Podea of the embroiderer Evangelistria, 1716

3 November 2011

Dimensions: 50 x 44.5 cm.

The work is divided into two bands by two inscriptions, one liturgical and one dedicatory. In the top one is a bust of the white-haired Ancient of Days, surrounded by a small band, from which a ray of light falls upon the Blessed Virgin. There is a seraph on either side of the Ancient of Days, while in each of the two corners there is a four-leafed anthemion with wings forming a wheel.

The central scene is that of the Annunciation. On the right, standing before a chair, the Blessed Virgin has her feet on a cushion, in the manner of the empresses of Byzantium. She is three-quarters turned towards the angel who brings her the message; her hand is stretched out in a gesture of supplication and acceptance. On the left, the angel, who has just arrived, stretches out his hand towards Mary as if in blessing. Between heaven and earth is the liturgical inscription above the archangel: “HAIL THOU THAT ART HIGHLY FAVOURED THE LORD / IS WITH THEE / HAIL CHASTE VIRGIN / HAIL BRIDE UNWED”. Above the Blessed Virgin we read: “BEHOLD THE HANDMAID OF THE LORD / BE IT UNTO ME ACCORDING TO THY WORD”. Below the Annunciation, in two columns, is the following inscription: “THE SUPPLICATION OF THE SERVANT OF GOD CHRISTOPHOROS / AND ABBOT OF THE HOLY MONASTERY / OF VATOPAIDI , ãAæπ@ã (1716). BE MINDFUL O LORD OF / THY SERVANT EV / ANGELISTRIA”.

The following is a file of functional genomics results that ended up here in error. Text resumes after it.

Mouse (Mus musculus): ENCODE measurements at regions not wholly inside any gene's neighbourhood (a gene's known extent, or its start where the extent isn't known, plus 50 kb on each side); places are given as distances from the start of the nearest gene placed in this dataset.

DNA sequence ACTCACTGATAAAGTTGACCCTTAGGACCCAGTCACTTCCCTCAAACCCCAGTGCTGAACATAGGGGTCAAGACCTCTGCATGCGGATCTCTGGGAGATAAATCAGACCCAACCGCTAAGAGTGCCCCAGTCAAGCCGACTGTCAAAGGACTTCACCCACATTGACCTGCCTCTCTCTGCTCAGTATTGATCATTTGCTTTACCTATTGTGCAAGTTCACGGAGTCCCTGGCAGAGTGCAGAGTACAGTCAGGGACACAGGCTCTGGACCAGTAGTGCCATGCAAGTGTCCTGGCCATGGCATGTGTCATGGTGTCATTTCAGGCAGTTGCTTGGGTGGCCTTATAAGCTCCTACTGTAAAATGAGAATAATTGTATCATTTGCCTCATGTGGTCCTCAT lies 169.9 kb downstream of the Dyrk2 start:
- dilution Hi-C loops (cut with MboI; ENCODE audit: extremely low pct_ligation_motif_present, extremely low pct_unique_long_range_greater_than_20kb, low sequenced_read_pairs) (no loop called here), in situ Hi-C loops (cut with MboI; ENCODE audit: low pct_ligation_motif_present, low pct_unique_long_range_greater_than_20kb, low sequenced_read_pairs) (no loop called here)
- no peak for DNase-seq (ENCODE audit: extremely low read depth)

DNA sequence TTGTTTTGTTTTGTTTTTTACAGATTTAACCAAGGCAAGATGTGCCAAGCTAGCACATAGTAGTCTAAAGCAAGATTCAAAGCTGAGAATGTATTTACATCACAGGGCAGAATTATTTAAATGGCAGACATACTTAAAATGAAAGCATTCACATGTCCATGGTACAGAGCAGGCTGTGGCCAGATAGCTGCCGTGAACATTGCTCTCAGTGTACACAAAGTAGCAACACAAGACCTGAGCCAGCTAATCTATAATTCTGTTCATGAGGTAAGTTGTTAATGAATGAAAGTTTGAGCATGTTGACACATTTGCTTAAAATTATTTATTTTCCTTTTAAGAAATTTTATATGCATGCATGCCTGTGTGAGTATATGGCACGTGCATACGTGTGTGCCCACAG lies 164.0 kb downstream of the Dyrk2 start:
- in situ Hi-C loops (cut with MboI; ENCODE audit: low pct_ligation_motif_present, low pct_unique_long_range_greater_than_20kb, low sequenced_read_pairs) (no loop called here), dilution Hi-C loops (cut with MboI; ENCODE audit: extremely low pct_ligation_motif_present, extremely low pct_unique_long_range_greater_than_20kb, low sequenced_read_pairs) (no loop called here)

The podea is surrounded by a narrow band with a spiralling blooming tendril, which in the two lower corners is interrupted by the busts of David and Solomon. These prophet-kings wear crowns and hold open scrolls. The embroidery is on red satin. The whole of the background is scattered with acanthus-like plants, in kombovelonia stitch, forming, in the centre, two bouquets. The wings of the angel are in kamares stitch. His tunic is for the most part in straight spasmeni, while that of the Virgin is in straight riza and straight spasmeni. The outer edge of the nimbuses is indicated by artificial pearls. The whole design has a Christian dignity. The angel has just arrived from heaven with his wings lowered; one leg is in front of him with the knee projecting, while the other is behind. The Blessed Virgin has her head bowed; her clothing holds her right wrist tightly to her breast and only the palm emerges, held out in front of her. The ground on which the figures stand is distinguished from the background. Given that the Monastery is dedicated to the Annunciation of the Blessed Virgin, the podea was intended for its patronal icon. The embroiderer Evangelistria is not known to us from other sources, but her work is noteworthy.